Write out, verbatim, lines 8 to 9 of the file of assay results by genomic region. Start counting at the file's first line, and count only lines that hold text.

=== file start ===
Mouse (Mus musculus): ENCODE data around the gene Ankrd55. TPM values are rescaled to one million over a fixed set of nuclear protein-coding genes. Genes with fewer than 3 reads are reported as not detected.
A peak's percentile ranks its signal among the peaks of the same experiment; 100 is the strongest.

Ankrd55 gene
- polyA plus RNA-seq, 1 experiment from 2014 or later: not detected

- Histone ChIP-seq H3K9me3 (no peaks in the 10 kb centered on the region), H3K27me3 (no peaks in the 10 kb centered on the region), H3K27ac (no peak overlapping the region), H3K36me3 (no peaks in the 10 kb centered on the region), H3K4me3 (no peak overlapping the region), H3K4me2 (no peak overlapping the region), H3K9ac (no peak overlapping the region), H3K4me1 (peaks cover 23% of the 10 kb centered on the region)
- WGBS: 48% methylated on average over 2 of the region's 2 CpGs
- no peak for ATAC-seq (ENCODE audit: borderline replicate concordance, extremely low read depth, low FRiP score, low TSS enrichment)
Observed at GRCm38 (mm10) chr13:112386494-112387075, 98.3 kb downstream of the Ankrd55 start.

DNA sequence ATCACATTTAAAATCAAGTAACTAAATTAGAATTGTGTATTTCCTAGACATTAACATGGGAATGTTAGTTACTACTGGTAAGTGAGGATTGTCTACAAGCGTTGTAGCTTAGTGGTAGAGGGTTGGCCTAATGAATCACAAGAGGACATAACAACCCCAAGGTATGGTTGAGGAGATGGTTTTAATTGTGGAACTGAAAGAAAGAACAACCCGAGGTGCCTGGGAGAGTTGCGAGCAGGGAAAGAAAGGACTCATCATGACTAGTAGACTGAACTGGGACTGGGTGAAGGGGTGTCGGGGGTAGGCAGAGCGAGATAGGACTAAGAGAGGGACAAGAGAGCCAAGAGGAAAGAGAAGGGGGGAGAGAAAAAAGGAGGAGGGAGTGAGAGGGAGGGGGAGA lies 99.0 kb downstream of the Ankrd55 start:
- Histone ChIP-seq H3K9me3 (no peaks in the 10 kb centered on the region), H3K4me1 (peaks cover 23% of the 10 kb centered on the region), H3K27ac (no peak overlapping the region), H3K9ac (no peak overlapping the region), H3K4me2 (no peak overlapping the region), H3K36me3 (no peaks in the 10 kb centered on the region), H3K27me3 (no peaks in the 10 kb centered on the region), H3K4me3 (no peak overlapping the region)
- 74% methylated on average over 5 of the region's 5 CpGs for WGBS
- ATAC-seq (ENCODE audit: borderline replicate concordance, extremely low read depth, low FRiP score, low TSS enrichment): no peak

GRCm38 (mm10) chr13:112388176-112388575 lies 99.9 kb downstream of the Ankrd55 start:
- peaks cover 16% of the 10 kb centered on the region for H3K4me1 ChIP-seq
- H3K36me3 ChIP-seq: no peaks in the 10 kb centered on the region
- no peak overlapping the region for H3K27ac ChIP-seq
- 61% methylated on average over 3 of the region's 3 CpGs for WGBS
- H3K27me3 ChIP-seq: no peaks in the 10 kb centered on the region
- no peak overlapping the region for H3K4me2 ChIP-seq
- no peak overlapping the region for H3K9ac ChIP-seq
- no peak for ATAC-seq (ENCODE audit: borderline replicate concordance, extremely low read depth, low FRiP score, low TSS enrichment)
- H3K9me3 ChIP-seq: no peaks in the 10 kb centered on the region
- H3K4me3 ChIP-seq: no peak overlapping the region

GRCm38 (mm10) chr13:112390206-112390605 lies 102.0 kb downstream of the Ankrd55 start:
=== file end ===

Observed at GRCm38 (mm10) chr13:112386494-112387075, 98.3 kb downstream of the Ankrd55 start.

DNA sequence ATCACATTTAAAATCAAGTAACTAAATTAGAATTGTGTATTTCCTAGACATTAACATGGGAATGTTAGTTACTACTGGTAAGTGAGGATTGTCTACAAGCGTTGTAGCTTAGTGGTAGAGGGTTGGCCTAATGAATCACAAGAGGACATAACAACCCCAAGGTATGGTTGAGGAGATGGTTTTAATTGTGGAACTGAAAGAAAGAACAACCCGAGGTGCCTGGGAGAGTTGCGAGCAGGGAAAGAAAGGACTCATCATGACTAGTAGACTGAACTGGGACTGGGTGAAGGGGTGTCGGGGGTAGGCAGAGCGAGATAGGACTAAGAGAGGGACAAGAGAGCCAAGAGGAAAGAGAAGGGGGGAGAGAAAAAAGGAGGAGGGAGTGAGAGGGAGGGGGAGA lies 99.0 kb downstream of the Ankrd55 start: